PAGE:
3. Yes, thanks, Matthew. The point you raise about early art is critical because, as Mario and I have discussed in The Spiritual Brain, the evidence suggests that human consciousness developed quite suddenly and did not go through a long Darwinian selection from ape to brute to oaf to somewhat-less-of-an-oaf-but-not-yet-a … and so forth.

    That is part of the “hard problem” of consciousness, which is a hard problem in part because many workers are determined to find a solution that probably doesn’t exist.

    That is, if – as I think likely – Somewhat-Less-of-an-Oaf-but-Not-Yet-a never actually existed AND we may not seek any other solution, the problem should be relabelled the “impossible” problem of consciousness.

    But remember who made it impossible – the materialists themselves.

  4. Denyse O’Leary (3),

    If you are correct, and IMO you are, a partial parallel might be the “hard problem” of the absence of perpetual motion machines.

  5. They promise freedom from superstition but offer only slavery to materialism. Their choice “reason and logic or superstition” is a false dichotomy.

    Slightly off-topic, but did anyone else see this:

    http://www.alternet.org/rights.....nce_class/

  6. 6

    From Dawkins’ convert’s corner page

    I just wanted to tell you that I was at your book lecture in Philadelphia and thoroughly enjoyed it. I read your book and am now an officially recovered Catholic. It is nice to now that there are others out there who feel the same as I do. Science and Math will eventually provide us with all the answers we need.Thank you for speaking out.

  7. 7

    Scientism anyone?

  8. O’Leary, “the evidence suggests that human consciousness developed quite suddenly”

    As I asked on another thread, are animals “conscious”? How do we know?

  9. The Wall Street Journal reported yesterday on another venue where the public can pay homage to Darwin. I believe it requires a subscription to read the article.

    “Smart Riposte to Intelligent Design”
    http://online.wsj.com/article/.....70965.html

    The multimedia show, “Surviving: The Body of Evidence,” is a shot across the bow of “intelligent design” thinking. A smartly presented argument that the human body is a functional, but far from perfect, product of natural selection, the show offers a trip through the evolutionary past, a précis of contemporary knowledge of human physiology, and a provocation to speculate about our future….”Surviving” is part of Philadelphia’s “Year of Evolution,” featuring an Academy of Natural Sciences exhibition on Gregor Mendel, the father of modern genetics; a Darwin exhibition at the American Philosophical Society Museum, and other exhibitions and events. (Details can be found at http://www.yearofevolution.org.) The commemoration marks both the 200th anniversary of Darwin’s birth on Feb. 12, 1809, and the 150th anniversary of the publication of his classic, “On the Origin of Species.”

  10. Big Science’s outright rejection of the idea of perpetual motion machines is a conspiracy between them and Big Oil because they would all be out of jobs if a working perpetual motion machine was invented. That’s why you can’t even patent a perpetual motion machine anymore and any mention of some new and innovative perpetual motion machine is ridiculed and the designers are prevented from doing any research on them.

    It’s amazing how the Establishment is able to supress ideas just to protect their own dogma. They say perpetual motion machines are impossible and that it is a law of nature. They just don’t want to be proven wrong. I’ve seen perpetual motion machines promoted all over the internet. Thank Jesus that Big Science and Big Oil can’t censor the web! Though, if the democrats win, you never know what’s next. We might find ID and perpetual motion machines censored from the internet.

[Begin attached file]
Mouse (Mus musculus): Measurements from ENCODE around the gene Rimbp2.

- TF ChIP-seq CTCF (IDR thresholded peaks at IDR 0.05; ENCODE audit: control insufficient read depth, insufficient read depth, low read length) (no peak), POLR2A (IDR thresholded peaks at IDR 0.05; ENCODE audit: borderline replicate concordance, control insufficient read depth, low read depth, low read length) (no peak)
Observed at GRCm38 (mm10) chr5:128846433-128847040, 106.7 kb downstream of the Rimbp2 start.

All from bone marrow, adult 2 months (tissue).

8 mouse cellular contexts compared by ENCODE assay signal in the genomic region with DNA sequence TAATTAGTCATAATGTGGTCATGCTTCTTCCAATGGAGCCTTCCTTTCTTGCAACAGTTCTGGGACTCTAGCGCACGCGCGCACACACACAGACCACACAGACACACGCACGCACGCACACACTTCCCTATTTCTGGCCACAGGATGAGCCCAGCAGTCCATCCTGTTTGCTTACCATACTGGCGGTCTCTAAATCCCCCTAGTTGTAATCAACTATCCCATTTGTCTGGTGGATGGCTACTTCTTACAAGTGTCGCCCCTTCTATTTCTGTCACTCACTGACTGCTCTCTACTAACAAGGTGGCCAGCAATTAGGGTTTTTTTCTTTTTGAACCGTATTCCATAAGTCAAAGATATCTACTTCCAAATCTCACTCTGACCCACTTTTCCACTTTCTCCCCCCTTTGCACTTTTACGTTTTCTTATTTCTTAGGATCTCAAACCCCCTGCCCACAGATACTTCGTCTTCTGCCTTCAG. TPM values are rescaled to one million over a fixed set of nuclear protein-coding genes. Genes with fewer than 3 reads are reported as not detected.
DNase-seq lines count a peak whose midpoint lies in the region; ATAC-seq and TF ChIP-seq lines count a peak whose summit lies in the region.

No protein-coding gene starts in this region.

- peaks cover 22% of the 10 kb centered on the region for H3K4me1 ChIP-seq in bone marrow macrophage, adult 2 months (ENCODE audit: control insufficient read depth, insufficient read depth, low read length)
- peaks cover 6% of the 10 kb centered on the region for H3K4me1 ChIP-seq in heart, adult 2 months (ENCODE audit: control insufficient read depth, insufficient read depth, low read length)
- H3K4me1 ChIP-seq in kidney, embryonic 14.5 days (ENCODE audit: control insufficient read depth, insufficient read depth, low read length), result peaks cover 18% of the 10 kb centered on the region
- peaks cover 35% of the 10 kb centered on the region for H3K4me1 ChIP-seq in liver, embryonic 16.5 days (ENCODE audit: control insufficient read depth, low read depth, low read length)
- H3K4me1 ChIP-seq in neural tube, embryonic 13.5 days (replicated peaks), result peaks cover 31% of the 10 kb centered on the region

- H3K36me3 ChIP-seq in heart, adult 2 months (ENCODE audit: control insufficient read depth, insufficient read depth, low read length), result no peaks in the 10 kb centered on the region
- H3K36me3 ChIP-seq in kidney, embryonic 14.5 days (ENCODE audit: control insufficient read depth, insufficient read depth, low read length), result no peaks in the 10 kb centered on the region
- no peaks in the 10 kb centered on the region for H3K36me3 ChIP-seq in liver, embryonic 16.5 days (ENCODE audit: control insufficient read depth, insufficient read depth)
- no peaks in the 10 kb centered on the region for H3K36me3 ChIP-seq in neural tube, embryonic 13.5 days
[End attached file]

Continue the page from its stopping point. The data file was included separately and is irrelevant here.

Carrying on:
11. That was just awful sock-puppetry, Dave1968. I’ve seen much, much better. Remember the rule: chances are, you’re not even half as clever as you think.

    It’s not a poor result that I’m critical of however, it’s the obvious lack of effort on your part. The site is accustomed to sock puppets of a much higher caliber, and you would do well to understudy before embarrassing yourself again.

  12. Whose account do you think I’m a sock puppet for?

    Do you know what a sock puppet is?

  13. Apollos, you give Dave1968 a whole lot too much credit. I think he actually believes in perpetual motion machines. He hasn’t been able to build one — yet. However, darwinan scientists haven’t been able to build a living organism — yet.

  14. 14
    William J. Murray

    OFF TOPIC:

    Dave in #10 says: “Big Science’s outright rejection of the idea of perpetual motion machines is a conspiracy between them and Big Oil because they would all be out of jobs if a working perpetual motion machine was invented.”

    In a similar vein, oil apparently isn’t a fossil fuel after all – it’s sustainable and renewable at least until the planet is uninhabitble.

    http://worldnetdaily.com/news/.....E_ID=59991

    and more comprehensively:

    http://www.canadafreepress.com.....ticle/3952

    Could it be that big oil doesn’t want us to know this? And that the media doesn’t want us to know that we’ve already found – and have been using – our perfect, near- infinite energy source?

    So much for Malthusian energy predictions.

  15. canadafreepress (link in #14):

    Needless to say, the last people to tell us the truth about oil will be the oil producers and oil companies, for they of course have a vested interest in perpetuating the myth that oil is a fossil fuel and that it will soon be exhausted, in order to ratchet up the price for as long as they can.